I'd like to imagine that Peter is thinking what most of us would think:  "Seven times is pretty much the absolute limit when it comes to forgiving someone who's wronged you... Three is my limit, but seven... now that's downright holy.  You'd have to be a saint to forgive that many times."

And then Jesus says, "Yeah, here's the deal... You should forgive up to seventy times seven times." 

There it is.  The moment I wish wasn't there.  

Jesus takes what Peter thinks is a holy number and then multiplies it so it becomes a number that is completely out of reach when it comes to those who have wounded us or the peop…

Why Did God Allow That To Happen?

For God, who said, "Let light shine out of darkness," made his light shine in our hearts to give us the light of the knowledge of God's glory displayed in the face of Christ.  - 2 Cor 4:6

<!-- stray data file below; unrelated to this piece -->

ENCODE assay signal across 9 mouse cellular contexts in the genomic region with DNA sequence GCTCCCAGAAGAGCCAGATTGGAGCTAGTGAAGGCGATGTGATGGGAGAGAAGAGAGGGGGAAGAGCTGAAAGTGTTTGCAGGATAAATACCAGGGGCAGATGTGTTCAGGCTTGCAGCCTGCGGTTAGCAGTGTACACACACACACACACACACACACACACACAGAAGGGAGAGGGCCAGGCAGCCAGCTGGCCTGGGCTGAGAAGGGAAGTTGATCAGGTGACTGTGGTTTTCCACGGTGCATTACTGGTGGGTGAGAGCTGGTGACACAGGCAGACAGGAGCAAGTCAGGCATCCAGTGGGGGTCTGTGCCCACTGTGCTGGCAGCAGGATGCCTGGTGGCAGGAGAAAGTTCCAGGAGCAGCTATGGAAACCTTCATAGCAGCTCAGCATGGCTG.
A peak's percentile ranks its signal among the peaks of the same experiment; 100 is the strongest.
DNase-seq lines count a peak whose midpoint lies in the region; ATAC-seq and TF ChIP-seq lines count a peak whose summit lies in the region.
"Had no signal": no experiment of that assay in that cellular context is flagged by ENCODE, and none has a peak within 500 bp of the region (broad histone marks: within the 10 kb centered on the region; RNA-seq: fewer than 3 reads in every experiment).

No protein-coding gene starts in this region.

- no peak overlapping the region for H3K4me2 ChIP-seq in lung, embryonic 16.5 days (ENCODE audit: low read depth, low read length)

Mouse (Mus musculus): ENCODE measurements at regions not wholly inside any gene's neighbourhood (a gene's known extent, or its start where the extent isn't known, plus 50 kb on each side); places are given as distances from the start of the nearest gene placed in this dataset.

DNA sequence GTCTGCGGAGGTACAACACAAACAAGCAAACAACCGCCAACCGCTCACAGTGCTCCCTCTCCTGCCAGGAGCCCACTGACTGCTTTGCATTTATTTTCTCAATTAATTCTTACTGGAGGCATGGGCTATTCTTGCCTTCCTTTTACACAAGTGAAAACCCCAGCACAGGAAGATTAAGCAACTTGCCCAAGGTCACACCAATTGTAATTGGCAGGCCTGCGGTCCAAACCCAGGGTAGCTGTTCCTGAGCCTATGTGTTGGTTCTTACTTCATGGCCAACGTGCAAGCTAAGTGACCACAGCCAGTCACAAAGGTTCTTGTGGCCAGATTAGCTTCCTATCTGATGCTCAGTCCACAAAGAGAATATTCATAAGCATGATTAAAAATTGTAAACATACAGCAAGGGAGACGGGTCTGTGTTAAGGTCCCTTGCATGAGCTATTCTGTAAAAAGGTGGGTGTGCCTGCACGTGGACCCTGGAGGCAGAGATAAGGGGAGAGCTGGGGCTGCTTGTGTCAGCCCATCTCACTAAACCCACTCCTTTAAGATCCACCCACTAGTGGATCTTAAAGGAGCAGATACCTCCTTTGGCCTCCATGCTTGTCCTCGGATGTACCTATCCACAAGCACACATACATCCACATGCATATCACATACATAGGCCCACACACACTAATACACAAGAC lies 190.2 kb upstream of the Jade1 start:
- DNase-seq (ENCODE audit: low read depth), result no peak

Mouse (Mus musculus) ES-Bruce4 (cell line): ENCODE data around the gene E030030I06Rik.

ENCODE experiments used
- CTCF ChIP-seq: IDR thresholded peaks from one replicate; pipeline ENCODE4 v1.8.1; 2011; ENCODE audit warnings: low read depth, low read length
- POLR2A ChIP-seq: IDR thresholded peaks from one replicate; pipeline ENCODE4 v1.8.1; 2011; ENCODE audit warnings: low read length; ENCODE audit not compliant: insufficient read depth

Some years ago, I had a church member make an appointment to see me in my office.  During her visit, she struggled to keep her composure as she shared how she was struggling to deal with a traumatic event in her life. 

At one point, she blurted out through her tears, "I don't know why God allowed this to happen to me!" 

She quickly qualified her comment by affirming her belief that God was all-powerful and all-knowing and that she believed God was inherently good, but then she paused for a moment and whispered: 

"But I still don't know why God allowed this to happen to me."  

In the newly released book, God Can't, Thomas Jay Oord takes on the issues surrounding my church member's statement--issues centered on the idea of why (if God is good) God would allow…

Everybody Who Is Honest Is Interesting

I recently read a wonderful quote from Quentin Crisp that sparked my imagination.